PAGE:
13Alumni Feature Honan2 13Alumni Feature Honan
Since he was a child, David Honan has had a passion for trains. Today, they’re a big part of his life, thanks to the professional training and creative inspiration
picked up at Rose-Hulman.
   Honan, a 2005 civil engineering alumnus, found himself working on rail-transit projects in the Seattle office of HDR Inc., a global architectural, engineering, and consulting firm. It would certainly seem like a dream come true for someone with a childhood interest in trains.
   But that’s just part of Honan’s rail tale. The second part also began in a Rose-Hulman classroom, where Coordinator of Art Programs Steve Letsinger was teaching photography. Honan took the course during
his sophomore year.
   “Steve Letsinger taught much more than the fundamentals of photography.
He showed us how to see an image so you can use the camera to capture it,”
Honan recalls. He learned about lighting, textures, shapes, and composition. “I went from being a guy that pointed a camera to
thinking about what I wanted to capture and then making a photograph.”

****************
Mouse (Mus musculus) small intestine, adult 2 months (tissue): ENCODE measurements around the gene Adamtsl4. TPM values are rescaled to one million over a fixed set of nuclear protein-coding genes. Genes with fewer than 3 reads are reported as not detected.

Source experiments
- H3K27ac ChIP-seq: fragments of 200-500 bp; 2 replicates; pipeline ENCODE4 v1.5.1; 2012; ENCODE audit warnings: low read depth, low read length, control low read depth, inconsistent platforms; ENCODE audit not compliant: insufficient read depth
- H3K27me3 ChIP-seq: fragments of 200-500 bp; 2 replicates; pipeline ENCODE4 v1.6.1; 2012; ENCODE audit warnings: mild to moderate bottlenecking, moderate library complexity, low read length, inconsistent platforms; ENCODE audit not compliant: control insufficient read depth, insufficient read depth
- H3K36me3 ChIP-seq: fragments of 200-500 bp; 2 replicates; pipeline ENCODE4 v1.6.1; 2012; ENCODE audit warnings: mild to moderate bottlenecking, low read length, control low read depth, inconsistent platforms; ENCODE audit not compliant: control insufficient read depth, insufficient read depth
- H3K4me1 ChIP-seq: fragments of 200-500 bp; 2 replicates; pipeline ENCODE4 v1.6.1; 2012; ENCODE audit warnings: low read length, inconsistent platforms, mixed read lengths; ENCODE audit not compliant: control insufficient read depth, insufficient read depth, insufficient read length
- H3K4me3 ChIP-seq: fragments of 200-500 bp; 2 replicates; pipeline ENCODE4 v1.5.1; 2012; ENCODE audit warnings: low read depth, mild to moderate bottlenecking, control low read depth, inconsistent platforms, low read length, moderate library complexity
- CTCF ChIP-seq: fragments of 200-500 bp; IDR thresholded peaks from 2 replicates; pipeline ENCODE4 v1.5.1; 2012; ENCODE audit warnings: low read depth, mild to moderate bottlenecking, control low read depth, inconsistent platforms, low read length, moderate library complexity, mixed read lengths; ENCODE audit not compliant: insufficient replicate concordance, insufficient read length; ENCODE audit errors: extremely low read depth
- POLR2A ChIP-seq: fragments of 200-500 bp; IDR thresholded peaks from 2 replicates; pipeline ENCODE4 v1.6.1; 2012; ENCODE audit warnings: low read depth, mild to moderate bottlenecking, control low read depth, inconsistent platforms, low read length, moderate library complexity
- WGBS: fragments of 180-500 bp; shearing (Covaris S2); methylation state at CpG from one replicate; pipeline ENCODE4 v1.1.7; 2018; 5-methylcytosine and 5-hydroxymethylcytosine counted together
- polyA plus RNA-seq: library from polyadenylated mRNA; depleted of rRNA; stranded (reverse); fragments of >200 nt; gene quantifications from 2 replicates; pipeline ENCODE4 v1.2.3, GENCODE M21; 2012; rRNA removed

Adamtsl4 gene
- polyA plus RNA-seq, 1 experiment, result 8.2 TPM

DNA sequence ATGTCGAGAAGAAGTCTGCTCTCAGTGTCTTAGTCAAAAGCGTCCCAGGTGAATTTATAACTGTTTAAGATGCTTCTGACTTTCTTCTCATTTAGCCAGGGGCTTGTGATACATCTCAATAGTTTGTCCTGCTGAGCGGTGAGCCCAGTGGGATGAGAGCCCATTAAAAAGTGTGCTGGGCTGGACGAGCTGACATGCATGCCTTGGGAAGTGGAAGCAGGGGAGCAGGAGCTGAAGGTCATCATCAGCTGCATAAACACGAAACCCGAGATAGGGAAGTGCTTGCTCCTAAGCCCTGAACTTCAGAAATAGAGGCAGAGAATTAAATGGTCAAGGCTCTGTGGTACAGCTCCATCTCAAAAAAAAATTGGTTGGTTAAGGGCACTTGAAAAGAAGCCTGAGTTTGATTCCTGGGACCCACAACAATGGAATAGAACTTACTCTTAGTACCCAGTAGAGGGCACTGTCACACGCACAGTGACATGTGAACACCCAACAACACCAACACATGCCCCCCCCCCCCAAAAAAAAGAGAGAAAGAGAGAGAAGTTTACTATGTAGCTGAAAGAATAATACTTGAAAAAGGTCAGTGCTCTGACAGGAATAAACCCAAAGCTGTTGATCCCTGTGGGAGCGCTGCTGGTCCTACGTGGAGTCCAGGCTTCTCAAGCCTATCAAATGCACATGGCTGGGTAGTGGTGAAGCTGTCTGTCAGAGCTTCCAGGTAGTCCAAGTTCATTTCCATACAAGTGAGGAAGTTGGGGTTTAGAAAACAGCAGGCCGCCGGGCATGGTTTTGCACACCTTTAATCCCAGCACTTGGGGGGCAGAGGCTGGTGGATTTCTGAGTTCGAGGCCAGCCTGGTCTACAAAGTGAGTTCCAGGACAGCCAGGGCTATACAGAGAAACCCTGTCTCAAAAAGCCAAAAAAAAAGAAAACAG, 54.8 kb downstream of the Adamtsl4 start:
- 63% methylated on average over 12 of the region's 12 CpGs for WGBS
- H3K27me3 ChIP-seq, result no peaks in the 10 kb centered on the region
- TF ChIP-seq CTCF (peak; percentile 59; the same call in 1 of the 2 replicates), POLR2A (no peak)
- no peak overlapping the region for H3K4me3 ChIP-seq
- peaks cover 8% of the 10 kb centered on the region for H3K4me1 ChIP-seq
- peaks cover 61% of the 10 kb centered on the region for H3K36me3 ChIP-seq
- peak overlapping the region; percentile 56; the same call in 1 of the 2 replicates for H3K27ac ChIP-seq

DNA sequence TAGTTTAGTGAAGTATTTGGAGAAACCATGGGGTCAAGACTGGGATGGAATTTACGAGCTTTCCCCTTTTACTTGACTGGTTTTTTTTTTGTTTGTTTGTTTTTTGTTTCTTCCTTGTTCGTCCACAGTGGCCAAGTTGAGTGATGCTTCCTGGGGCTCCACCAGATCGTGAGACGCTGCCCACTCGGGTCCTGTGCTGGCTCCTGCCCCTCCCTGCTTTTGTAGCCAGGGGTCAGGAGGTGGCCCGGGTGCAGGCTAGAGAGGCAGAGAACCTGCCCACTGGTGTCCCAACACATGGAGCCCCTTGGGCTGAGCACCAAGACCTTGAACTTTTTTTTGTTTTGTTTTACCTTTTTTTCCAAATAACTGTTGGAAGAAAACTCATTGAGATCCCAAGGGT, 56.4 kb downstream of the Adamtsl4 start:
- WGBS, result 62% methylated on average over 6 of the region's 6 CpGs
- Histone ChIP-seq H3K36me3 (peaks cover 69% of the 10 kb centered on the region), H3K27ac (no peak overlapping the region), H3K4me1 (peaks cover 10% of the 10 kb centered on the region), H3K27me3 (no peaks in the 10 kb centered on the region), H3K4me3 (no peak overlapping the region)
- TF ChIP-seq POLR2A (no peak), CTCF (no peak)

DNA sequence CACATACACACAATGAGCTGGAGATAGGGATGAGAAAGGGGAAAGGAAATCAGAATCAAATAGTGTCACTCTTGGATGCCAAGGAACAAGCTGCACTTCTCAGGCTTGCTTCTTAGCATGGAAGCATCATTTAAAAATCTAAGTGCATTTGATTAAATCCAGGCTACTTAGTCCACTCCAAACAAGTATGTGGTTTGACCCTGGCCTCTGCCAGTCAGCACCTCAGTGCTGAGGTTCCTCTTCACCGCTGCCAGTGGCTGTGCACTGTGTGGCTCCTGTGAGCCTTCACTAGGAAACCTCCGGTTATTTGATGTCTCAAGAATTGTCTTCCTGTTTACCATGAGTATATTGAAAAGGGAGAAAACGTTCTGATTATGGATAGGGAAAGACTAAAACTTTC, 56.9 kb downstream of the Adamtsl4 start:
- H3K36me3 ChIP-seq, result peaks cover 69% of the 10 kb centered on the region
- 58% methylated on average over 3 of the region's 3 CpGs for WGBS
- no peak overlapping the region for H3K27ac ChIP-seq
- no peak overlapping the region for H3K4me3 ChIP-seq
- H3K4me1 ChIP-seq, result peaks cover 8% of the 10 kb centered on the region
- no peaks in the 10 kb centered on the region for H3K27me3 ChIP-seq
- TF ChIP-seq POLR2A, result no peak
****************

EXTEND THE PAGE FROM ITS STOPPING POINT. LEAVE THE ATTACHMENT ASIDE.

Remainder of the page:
Honan’s photographic subject of choice was trains, of course. He has traveled around much of the Pacific Northwest, tracking down stunning rail scenes, composing the picture he wants, and then waiting for trains to power their way into the viewfinder. He has shared his work with friends and family members, posted photos online at DaveHonan.com, created calendars, and three years ago won Trains magazine’s annual photo contest with a breathtaking
wintry shot of the Foss River rail bridge near Skykomish, Washington.
   Blending engineering with art makes perfect sense for the naturally creative
Honan, who grew up in a family of artists. For one thing, he says his train photos often depict in a picturesque way the engineering work that goes into the rail line. “I don’t photograph the train as much as the scene through which the train is going,” he points out.
   But he also feels that learning to exercise a creative side pays off when working in engineering. That’s because the most obvious
solution to a problem isn’t always the best answer, and it takes creativity to move one’s mind down a less-traveled path. “If you can apply creative thought, if you can think about a problem without the bounds of what seems most obvious,” he says, “you can come up with a solution for getting from point A to point B that’s a better result.” 
Steve Kaelble is an Indiana-based freelance
writer.